“Skepticism about climate change comes with a particularly rich irony. Many doubters cite the earth’s past cycles of glaciation and warming to discount what we are seeing today as nothing but natural variation. How do the skeptics know of that climate history? From the very scientists whose conclusions they now doubt!” Jeff Schweitzer




Knowing that many climate change skeptics have been paid to dredge up whatever warmed-over arguments they can find to confuse and misconstrue the issues is annoying, but what annoys me the most is what I call “muddy the waters.”    It goes something like this. Alice says to Sam, “I think this is one of the coldest mornings we have had this year.”  But instead of agreeing or disagreeing and citing alternative evidence to support a negative response, Sam says, “Oh but I’ve seen colder.”  Therefore, Sam’s response deflects and changes the point raised and forces an affirmative response. So now,Alice may choose to just let it go or start over.  After a couple of further exchanges Sam has in effect obtained agreement on his point and nullified Alice’s original point altogether.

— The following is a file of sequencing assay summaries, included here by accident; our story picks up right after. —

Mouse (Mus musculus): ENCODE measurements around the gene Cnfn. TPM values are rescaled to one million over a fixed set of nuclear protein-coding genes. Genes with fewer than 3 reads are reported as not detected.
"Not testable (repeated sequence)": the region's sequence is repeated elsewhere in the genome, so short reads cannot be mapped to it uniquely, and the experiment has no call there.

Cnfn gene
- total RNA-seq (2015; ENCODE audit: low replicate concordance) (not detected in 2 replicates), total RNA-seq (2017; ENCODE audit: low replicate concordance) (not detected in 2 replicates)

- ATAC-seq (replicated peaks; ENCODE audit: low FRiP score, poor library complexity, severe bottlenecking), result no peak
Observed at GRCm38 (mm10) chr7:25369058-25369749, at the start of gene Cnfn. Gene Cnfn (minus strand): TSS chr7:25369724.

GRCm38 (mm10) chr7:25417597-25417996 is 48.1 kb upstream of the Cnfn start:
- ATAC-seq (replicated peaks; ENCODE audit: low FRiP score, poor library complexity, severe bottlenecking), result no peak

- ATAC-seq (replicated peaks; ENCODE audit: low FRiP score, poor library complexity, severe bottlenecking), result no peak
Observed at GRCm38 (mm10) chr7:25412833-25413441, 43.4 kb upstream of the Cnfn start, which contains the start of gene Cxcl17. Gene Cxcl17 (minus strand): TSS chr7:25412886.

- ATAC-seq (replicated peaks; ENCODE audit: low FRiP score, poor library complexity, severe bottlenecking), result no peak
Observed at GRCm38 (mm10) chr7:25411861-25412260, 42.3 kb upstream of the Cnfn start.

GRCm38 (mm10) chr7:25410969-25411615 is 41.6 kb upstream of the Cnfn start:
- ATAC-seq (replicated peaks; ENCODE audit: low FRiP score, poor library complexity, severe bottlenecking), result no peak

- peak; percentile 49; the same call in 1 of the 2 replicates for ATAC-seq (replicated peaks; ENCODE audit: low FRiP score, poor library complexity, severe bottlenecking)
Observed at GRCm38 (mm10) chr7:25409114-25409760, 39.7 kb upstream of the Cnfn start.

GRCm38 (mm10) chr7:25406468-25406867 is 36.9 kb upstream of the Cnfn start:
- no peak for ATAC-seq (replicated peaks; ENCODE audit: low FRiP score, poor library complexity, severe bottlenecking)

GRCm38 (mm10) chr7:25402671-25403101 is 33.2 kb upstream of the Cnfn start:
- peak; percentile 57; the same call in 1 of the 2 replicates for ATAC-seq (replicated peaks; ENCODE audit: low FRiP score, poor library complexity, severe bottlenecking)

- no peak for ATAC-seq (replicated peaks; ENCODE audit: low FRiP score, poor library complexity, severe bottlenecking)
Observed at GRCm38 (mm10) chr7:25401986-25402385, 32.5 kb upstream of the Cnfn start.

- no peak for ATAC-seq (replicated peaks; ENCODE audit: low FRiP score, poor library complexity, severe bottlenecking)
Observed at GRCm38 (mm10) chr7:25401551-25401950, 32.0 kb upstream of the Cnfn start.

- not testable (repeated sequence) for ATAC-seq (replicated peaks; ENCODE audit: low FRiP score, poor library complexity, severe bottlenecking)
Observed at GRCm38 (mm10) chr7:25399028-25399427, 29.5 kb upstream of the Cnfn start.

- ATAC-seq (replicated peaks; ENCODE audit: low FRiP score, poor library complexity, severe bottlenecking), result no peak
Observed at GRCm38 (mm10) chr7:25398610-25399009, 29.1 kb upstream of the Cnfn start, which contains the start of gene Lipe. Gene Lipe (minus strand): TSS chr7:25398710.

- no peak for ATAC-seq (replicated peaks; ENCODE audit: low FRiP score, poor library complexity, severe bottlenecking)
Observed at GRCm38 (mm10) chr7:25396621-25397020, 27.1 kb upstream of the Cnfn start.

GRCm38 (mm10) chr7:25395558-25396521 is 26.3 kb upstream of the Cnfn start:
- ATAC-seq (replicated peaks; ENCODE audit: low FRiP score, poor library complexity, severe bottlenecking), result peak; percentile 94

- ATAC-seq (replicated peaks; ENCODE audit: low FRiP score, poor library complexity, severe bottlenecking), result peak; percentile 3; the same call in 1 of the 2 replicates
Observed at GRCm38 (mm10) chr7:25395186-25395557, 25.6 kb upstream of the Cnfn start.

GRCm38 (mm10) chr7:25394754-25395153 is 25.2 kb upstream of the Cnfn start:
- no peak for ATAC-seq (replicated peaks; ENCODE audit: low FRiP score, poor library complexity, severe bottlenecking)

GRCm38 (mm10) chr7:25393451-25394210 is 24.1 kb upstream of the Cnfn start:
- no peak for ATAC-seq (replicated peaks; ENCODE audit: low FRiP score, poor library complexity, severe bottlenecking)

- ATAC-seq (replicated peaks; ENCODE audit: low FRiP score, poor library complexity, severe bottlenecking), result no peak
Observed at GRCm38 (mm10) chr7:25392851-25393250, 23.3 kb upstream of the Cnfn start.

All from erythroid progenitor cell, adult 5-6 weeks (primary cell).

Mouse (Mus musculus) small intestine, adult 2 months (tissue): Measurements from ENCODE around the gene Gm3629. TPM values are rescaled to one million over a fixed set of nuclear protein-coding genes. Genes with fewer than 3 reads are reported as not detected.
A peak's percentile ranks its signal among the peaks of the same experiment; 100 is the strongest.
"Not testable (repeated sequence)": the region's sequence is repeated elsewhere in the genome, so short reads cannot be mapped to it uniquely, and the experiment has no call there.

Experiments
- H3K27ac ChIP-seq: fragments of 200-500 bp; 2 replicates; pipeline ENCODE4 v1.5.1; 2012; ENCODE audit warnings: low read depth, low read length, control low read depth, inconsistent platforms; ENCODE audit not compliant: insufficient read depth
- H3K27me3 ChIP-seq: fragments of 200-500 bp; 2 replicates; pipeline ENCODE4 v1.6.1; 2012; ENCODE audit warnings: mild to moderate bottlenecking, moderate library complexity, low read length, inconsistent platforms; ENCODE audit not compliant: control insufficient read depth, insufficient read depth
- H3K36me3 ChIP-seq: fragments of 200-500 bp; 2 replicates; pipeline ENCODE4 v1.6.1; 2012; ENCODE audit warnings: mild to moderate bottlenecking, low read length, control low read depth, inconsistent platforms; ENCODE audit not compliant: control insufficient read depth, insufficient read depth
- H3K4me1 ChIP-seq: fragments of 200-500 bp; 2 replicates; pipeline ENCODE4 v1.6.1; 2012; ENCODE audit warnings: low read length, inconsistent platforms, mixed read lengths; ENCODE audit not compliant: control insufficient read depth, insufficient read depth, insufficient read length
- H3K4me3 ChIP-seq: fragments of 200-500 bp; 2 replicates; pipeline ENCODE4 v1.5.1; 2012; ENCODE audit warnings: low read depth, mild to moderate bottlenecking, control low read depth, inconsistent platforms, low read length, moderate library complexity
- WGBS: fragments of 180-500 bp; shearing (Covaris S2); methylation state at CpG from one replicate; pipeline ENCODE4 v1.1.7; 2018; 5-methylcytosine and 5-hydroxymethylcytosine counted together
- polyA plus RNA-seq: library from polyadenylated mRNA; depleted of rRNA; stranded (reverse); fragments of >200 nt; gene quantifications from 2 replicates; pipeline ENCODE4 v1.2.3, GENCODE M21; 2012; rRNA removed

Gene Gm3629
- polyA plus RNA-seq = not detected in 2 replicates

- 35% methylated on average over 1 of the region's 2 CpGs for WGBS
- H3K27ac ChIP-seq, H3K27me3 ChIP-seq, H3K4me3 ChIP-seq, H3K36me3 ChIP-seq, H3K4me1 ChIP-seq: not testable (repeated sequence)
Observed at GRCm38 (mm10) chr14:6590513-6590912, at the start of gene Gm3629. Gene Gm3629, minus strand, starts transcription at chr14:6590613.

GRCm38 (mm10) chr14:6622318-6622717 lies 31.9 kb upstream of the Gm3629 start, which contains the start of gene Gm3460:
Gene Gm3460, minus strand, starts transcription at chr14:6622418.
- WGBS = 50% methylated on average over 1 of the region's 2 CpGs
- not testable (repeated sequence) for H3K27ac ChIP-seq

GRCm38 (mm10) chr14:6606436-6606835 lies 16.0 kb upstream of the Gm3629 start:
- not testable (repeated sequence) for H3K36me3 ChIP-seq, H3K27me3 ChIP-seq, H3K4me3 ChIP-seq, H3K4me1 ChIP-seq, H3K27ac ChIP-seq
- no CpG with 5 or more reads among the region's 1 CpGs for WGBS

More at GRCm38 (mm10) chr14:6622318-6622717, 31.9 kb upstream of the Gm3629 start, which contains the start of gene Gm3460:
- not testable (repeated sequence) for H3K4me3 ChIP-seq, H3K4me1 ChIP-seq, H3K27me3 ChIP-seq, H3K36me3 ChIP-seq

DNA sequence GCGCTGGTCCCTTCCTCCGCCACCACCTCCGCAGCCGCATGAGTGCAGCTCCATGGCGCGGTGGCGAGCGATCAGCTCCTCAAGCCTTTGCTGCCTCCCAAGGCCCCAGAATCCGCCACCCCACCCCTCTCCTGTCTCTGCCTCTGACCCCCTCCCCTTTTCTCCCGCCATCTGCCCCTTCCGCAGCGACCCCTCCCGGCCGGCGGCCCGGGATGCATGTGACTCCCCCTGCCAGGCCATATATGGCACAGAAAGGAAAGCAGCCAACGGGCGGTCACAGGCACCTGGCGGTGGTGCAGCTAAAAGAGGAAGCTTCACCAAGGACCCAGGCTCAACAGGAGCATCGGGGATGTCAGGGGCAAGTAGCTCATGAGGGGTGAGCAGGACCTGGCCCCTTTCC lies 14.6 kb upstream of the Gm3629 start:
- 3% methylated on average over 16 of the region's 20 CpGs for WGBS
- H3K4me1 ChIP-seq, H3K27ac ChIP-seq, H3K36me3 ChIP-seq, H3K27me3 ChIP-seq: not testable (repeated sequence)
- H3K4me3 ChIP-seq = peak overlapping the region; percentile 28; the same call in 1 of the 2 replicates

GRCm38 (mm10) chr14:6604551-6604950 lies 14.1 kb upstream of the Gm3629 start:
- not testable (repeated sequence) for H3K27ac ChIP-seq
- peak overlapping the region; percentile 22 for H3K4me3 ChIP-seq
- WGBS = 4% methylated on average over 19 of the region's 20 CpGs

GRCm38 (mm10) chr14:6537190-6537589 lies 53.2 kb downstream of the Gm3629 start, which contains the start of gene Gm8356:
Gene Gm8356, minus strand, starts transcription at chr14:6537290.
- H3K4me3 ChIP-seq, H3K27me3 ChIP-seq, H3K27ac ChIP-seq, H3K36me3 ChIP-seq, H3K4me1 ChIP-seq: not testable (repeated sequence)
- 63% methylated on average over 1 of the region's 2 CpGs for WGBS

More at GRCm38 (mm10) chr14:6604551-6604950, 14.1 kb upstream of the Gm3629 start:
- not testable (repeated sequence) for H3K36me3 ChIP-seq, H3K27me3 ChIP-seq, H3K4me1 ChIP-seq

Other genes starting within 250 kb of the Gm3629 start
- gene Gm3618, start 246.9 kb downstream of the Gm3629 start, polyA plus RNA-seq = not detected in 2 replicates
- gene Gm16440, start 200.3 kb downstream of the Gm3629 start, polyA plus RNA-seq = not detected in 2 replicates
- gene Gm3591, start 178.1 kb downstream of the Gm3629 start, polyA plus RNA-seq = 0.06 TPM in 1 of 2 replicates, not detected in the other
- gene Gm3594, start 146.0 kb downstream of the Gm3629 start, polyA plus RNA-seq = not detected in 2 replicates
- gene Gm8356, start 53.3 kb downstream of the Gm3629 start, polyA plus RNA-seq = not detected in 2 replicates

Another favourite prevarication is to ignore the point and spend time establishing the validity of a side issue.  This may be called “skirting the issue.”  Similarly, the skeptic may pull you away from the point you are trying to make by refusing to respond about your point at all and making statements about a different point that lead you to agree. Then you find yourself agreeing but not about your point.  Then often the skeptic will refuse to continue along that avenue leaving an affirmative in the air so to speak.